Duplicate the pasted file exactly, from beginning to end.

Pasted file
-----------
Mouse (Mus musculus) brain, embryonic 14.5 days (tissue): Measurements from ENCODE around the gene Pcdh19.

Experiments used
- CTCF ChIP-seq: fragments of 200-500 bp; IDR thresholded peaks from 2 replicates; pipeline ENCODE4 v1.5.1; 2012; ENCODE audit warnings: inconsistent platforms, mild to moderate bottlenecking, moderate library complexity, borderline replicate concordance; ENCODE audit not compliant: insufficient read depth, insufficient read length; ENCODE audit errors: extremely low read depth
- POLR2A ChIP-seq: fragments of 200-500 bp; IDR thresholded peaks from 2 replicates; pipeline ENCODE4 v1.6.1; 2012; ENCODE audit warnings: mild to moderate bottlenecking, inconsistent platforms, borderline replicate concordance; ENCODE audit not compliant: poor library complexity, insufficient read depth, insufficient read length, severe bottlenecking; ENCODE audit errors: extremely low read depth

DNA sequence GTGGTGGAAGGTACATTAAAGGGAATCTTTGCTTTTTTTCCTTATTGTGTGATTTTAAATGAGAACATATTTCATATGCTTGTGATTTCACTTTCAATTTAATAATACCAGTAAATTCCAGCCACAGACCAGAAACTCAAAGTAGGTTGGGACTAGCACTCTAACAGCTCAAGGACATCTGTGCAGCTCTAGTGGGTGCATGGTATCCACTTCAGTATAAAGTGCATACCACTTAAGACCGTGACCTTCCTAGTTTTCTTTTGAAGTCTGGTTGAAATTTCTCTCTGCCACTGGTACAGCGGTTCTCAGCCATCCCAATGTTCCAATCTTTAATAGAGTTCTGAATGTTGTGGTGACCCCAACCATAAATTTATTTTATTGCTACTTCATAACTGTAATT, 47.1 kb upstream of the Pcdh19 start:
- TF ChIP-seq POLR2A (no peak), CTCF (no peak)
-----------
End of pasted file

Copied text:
Mouse (Mus musculus) brain, embryonic 14.5 days (tissue): Measurements from ENCODE around the gene Pcdh19.

Experiments used
- CTCF ChIP-seq: fragments of 200-500 bp; IDR thresholded peaks from 2 replicates; pipeline ENCODE4 v1.5.1; 2012; ENCODE audit warnings: inconsistent platforms, mild to moderate bottlenecking, moderate library complexity, borderline replicate concordance; ENCODE audit not compliant: insufficient read depth, insufficient read length; ENCODE audit errors: extremely low read depth
- POLR2A ChIP-seq: fragments of 200-500 bp; IDR thresholded peaks from 2 replicates; pipeline ENCODE4 v1.6.1; 2012; ENCODE audit warnings: mild to moderate bottlenecking, inconsistent platforms, borderline replicate concordance; ENCODE audit not compliant: poor library complexity, insufficient read depth, insufficient read length, severe bottlenecking; ENCODE audit errors: extremely low read depth

DNA sequence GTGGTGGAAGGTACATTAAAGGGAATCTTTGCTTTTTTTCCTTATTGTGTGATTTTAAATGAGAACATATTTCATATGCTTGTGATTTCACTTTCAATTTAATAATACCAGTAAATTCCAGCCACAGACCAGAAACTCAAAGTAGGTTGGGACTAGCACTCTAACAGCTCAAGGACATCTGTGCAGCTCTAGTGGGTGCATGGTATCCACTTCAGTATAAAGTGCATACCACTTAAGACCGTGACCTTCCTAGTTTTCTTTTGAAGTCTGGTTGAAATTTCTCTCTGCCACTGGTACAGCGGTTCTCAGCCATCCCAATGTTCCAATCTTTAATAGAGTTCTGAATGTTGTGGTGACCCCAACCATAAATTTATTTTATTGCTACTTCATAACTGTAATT, 47.1 kb upstream of the Pcdh19 start:
- TF ChIP-seq POLR2A (no peak), CTCF (no peak)